Catching hope: High school softball player uses gratitude to deal with paralysis

Published: Wednesday, Nov. 21 2012 8:15 p.m. MST

Samantha Guillory, shown at University Hospital in Salt Lake City in September with her mother, Jill, is adjusting to life back home again.

Jeffrey D. Allred, Deseret News

NEPHI — Jill Guillory heard the words the doctor spoke, but she couldn't accept what they meant.

"She'll have a horrible life," Guillory recalled the doctor say in the hours after her 17-year-old daughter was involved in a car accident that broke two vertebrae in her neck. "And so will you. What kind of life is it if you can't move?"

The mother of six covered her ears and wept for the life her athletic, independent, tough little girl lost in a matter of minutes.

"I couldn't listen," she said through tears. "I was going to throw up. I thought I'd die. And then she comes out of surgery and lifts up her arms. It was just a lot of very interesting things going on; I'm not sure what I felt. Hope — I guess that's what it is — hope."

Born to play

Sam Guillory was born a natural athlete. She was built for power, with the kind of mental toughness that makes for success. Her mom giggles and grins through tears when she recalls how doctors marveled at the newborn's strength.

Fiercely independent, naturally adventurous and athletically gifted, Sam found her purpose on the softball field.

"She's got a heck of a gun," said Juab High softball coach Alley Gee when asked to describe Guillory's softball skills. "And she can hit. Oh, can she hit. She knows the game; she's just smart."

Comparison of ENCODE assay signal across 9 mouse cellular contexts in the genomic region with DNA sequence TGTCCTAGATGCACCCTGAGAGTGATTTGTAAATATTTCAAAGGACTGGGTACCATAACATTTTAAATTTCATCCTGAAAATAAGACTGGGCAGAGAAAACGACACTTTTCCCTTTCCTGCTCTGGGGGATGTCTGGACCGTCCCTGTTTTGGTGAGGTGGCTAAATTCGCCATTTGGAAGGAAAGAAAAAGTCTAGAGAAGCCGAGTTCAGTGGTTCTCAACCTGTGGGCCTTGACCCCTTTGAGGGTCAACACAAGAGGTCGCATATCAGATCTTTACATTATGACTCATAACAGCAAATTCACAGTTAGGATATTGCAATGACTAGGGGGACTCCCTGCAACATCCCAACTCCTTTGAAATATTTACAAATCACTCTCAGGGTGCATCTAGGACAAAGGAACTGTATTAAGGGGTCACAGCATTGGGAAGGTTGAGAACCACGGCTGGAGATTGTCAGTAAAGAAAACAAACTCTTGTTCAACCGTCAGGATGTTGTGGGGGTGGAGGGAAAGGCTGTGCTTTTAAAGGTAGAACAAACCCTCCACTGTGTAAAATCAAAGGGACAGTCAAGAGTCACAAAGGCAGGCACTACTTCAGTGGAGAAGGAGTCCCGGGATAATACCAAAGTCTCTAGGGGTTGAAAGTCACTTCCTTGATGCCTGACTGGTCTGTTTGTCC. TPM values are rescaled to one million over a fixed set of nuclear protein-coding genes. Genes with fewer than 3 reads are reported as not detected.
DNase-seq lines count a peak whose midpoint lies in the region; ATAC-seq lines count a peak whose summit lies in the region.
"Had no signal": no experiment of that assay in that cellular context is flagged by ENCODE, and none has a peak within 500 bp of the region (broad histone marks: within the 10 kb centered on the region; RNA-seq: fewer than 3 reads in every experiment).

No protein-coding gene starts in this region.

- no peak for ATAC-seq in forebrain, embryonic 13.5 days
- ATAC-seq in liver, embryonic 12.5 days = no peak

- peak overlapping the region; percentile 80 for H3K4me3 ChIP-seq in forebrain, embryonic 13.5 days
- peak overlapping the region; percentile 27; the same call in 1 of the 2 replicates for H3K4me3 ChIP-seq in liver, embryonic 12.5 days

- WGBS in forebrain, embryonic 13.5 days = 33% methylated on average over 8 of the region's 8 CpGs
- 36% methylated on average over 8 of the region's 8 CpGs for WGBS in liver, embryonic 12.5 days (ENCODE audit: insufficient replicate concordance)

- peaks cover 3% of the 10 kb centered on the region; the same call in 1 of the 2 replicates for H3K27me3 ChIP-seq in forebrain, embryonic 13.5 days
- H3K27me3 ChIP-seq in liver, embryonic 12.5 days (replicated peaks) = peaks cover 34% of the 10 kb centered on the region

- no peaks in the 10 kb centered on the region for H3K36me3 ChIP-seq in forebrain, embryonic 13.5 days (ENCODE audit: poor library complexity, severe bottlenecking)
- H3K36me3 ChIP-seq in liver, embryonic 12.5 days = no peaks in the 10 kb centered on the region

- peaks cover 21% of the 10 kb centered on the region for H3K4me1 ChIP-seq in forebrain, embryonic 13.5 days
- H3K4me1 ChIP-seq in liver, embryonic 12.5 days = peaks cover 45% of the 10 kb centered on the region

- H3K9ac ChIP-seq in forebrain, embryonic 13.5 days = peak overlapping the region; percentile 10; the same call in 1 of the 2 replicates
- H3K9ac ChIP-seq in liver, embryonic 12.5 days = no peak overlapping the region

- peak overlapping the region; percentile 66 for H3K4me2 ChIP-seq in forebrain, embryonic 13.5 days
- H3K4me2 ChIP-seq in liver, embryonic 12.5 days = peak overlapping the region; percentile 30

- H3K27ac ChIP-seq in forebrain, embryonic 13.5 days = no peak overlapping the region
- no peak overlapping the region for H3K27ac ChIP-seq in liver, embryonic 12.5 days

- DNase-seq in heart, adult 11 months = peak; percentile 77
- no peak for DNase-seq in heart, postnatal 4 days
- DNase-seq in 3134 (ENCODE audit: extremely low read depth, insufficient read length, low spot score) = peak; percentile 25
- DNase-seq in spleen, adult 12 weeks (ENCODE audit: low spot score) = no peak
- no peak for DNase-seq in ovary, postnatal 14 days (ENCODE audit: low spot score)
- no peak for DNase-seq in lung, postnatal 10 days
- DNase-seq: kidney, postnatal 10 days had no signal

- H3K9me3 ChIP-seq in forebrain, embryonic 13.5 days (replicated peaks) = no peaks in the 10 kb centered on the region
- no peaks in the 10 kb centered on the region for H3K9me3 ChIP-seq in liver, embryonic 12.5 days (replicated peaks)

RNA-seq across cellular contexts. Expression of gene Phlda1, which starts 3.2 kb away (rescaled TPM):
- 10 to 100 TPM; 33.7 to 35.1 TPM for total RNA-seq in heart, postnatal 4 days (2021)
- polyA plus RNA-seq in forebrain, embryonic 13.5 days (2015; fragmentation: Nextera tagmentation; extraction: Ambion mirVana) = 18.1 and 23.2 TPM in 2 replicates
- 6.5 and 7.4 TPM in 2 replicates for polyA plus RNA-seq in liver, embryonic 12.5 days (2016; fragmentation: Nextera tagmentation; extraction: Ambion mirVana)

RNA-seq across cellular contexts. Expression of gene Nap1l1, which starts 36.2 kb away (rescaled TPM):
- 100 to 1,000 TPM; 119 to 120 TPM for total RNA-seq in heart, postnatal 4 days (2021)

Gee summed Sam up in one word — stubborn. And that's a compliment, the coach clarifies.

"A determined girl with an attitude and very, very athletic," said Gee, smiling. "Things come very easy for her. She's a great, great player."

All summer, Bob and Jill Guillory and Sam's five siblings enjoyed watching the 17-year-old play the game she loved. The coach of the accelerated team told Jill that her daughter was not only good enough to play in college, but that she was capable of earning a scholarship.

"She was just amazing," said her married older sister Mariah Matesen. "I loved watching her. She's so good and she worked so hard to be good."

More than just about anything, Sam said she loved being behind the plate. It was the prefect combination of power and pressure for a girl who loves being in the middle of the action but shies away from attention.

"It's scary because you don't want to miss any balls," said Sam as she tried to clear the mucus from her throat, an act made infinitely more difficult because swallowing is now a challenge. "But it's cool at the same time, because you can see the whole field. You can see everything that's going on."

Sam and her mom Jill try to remember when and why she began playing sports — volleyball, softball and basketball — but it was difficult to remember those first moments because the games have always been part of her.

"Anything with a ball," said Jill, laughing. "If there was a sport, she was in; but softball was her favorite."

Her mom has decorated her hospital room at the University of Utah with pictures of Sam in her catcher's gear. It might seem that seeing what she was just a few weeks ago would be too painful. But it is the hope of being that again that keeps her from sinking into despair.

Sports aren't just an outlet for Sam Guillory. It's who she is. Life without athletics of some kind doesn't seem to be an option.

"It's definitely kept me in shape," said Sam, as she struggles again to clear her throat so she can express herself completely. "Sports is everything. That's where I met my friends; that's where my friends are today. Softball is just the best. I think it's definitely made me — me."

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